OFX is another player in international money transfers. OFX has one standard fee of CAD $15 if you’re transferring under CAD $10,000. If you’re transferring more than that amount of money, there is no transfer fee at all. You can send money in over 50 currencies to over 170 countries. OFX is designed to send money abroad and you cannot transfer money from CAD to CAD.

Society for Worldwide Interbank Financial Telecommunications (SWIFT)

SWIFT is a messaging network of banks and other financial institutions. It facilitates communication via bank identifiers. Your bank or another institution will still be handling the money you are transferring. To send money, you must have your recipient’s bank identifier, it’s transit number and institution number. SWIFT bank transfers take between one and five business days. Fees vary between $1.99 and $125.00, depending on your bank and the amount you want to send.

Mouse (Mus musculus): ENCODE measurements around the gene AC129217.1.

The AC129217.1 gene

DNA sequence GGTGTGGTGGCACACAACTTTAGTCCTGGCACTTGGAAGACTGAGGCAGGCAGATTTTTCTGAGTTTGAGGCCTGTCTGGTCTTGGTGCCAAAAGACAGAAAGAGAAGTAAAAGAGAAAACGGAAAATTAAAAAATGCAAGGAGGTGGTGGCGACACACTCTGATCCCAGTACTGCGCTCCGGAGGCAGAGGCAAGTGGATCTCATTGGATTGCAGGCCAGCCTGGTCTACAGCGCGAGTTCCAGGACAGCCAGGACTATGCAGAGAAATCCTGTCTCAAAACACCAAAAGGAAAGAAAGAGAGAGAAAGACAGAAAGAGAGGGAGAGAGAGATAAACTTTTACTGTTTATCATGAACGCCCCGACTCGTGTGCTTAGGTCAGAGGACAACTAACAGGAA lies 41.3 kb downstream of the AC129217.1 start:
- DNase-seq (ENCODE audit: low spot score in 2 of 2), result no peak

Interac e-transfers are probably the most well-known way to send money in Canada. In most cases, Interac e-Transfers are free of charge for both parties involved. The recipiend will get the money almost immediately or in just a few minutes. Upon receiving an email that you’ve sent them money, the recipiend will be able to accept the transfer as long as he knows the answer to the security question you’ve asked. This is one of the features that make Interac secure. 

Arthur Dubois is a personal finance writer at Hardbacon. Since relocating to Canada, he has successfully built his credit score from scratch and begun investing in the stock market. In addition to his work at Hardbacon, Arthur has contributed to Metro newspaper and several other publications